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Rash, abdominal pain, hematochezia, and dysuria PDF Print E-mail
AIBS teaching cases
Tuesday, 31 October 2006

A 47-year-old female patient presented with haematochezia and fatigue. She reported that she had 4 bowel motions, which were dark red in colour without mucus. 3 weeks prior to presentation she noticed a rash that begun on the lower limbs (including the soles) and was ascending in nature and eventually involved the trunk, buttocks and upper limbs as well as the palms. Arthralgias, dysuria and frequency accompanied the skin manifestations. A skin biopsy performed elsewhere, showed leukocytoclastic vasculitis but immunofluorescence was not performed. The patient was not taking any medication prior to the development of the rash. She was on a tapering dose of methylprednisolone since and was generally well, except for continuing dysuria and frequency.

Figure 1. Purpuric rash afflicting the soles.

On examination, her blood pressure was normal but she was tachycardic (114 bpm) and tachypneic (20 respirations per minute) with oxygen saturation levels on air of 95%. Her temperature was 37,3 0C. A generalized purple skin rash was evident in the aforementioned areas (Figures 1 and 2). Her abdomen was exquisitely tender in all quadrants with a degree of rebound tenderness. On rectal examination dark red blood was present. The rest of the physical examination was normal.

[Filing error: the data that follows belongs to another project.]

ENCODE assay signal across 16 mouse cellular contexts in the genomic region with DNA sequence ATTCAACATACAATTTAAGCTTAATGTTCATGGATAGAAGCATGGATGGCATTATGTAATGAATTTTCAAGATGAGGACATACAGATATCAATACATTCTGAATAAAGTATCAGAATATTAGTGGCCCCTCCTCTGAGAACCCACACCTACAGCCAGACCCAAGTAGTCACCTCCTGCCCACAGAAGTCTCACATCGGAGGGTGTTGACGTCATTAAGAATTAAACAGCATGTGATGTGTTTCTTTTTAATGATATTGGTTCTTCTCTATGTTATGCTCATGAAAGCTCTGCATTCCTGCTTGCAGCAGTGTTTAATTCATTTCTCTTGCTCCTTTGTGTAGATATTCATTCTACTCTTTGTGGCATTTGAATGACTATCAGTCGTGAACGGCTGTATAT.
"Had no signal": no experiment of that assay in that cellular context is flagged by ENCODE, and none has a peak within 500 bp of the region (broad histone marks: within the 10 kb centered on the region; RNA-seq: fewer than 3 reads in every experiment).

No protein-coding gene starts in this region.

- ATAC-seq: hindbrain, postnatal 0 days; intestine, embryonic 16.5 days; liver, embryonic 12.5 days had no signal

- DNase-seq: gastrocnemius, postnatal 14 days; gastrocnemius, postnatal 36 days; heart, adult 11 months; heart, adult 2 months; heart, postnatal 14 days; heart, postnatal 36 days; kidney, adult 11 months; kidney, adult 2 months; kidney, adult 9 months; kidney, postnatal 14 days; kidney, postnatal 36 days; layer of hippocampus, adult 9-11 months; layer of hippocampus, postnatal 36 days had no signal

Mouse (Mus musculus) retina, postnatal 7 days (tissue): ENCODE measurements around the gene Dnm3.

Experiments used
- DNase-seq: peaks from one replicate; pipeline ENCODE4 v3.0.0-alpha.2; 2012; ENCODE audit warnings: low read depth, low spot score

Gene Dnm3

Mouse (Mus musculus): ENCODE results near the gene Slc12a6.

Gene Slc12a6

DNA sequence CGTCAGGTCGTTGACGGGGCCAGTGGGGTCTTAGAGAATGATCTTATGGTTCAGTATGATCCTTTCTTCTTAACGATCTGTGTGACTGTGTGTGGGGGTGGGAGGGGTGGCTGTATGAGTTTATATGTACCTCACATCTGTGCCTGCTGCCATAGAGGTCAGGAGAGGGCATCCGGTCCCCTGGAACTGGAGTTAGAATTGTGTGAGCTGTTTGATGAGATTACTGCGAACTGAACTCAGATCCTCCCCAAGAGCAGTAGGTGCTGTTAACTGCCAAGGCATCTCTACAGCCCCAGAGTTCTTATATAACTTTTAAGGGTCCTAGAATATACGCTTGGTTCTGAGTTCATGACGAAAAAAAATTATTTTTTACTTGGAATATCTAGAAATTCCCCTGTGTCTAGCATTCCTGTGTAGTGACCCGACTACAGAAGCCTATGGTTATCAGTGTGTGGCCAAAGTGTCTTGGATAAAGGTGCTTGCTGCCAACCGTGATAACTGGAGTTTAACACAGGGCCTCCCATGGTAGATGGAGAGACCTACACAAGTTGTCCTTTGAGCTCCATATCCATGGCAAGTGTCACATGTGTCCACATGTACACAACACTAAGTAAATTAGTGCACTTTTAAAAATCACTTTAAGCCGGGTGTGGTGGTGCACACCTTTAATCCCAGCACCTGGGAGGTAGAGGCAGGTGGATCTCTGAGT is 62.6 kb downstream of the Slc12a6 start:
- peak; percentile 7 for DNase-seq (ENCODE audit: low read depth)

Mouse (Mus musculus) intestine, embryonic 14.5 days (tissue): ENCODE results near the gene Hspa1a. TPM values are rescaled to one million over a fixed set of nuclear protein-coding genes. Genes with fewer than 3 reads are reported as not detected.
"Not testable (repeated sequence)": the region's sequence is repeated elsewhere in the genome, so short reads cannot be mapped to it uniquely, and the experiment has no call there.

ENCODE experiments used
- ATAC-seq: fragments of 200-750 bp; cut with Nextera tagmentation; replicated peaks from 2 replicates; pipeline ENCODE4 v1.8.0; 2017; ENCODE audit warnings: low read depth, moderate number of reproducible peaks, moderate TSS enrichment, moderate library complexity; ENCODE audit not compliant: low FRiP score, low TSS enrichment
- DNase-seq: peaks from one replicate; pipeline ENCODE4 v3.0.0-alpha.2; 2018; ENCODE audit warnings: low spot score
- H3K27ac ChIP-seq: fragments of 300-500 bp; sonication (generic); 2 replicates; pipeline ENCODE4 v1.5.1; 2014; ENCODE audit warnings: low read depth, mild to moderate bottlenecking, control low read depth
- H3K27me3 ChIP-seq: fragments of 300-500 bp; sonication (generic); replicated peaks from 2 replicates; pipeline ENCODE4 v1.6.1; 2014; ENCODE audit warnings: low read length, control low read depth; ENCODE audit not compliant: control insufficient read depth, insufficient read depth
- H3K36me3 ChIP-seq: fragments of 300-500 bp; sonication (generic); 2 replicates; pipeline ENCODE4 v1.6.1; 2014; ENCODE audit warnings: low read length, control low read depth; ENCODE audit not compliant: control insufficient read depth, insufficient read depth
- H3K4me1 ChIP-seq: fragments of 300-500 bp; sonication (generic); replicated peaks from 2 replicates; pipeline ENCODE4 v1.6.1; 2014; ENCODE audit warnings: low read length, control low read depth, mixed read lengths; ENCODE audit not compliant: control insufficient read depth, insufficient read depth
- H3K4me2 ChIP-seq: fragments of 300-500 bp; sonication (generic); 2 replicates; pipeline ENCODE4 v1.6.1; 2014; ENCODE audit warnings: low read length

Significant leukocytosis (34000/mm3) was present, as were mildly elevated urea levels (56 mg/dl). Urine dipstick was positive for blood (++) and leukocytes (++) and albumin (+). On urine microscopy there were 70 leukocytes and 5 erythrocytes per high power optical field, but there were no casts. Her electrocardiogram was normal but her chest X-ray revealed moderate bilateral pleural effusions. What is the diagnosis?

With a working diagnosis of gastrointestinal involvement due to her small vessels vasculitis, she was commenced on intravenous methylprednisolone 1 mg/kg daily in three divided doses. Empirically intravenous piperacillin-tazobactam and teicoplanin were commenced, due to the severity of the abdominal complaints with possible bacterial translocation, as well as the symptoms from the urogenital system and pyuria. On the second day of her hospitalization she was already feeling much better and she underwent colonoscopy with no obvious cause of her bleeding. Her clinical condition improved and she was up and about on the fourth day of hospitalization. Proteus mirabilis was isolated from urine culture (>105/ml); based on antibiotic susceptibility results, ciprofloxacin intravenously substituted the initial antibiotic regimen.

Blood cultures and a pharyngeal culture were negative. Computed tomography of the chest and abdomen were normal. Nephrolithiasis and obstructive pathology was ruled out after a normal abdominal ultrasound. A transesophageal echocardiogram, to rule out endocarditis, was normal. Serum protein immunoelectrophoresis revealed normal levels of immunoglobulins G, M, A and no monoclonal component. No autoantibodies were detected. 24-hour urine protein estimation showed 453 mg of protein. A repeat skin biopsy was performed to evaluate additionally the pattern of immunofluorescence; it disclosed IgA depositions in the walls of small skin vessels that were more pronounced in the dermis, in addition to the findings of the leukocytoclastic vasculitis.

Teaching points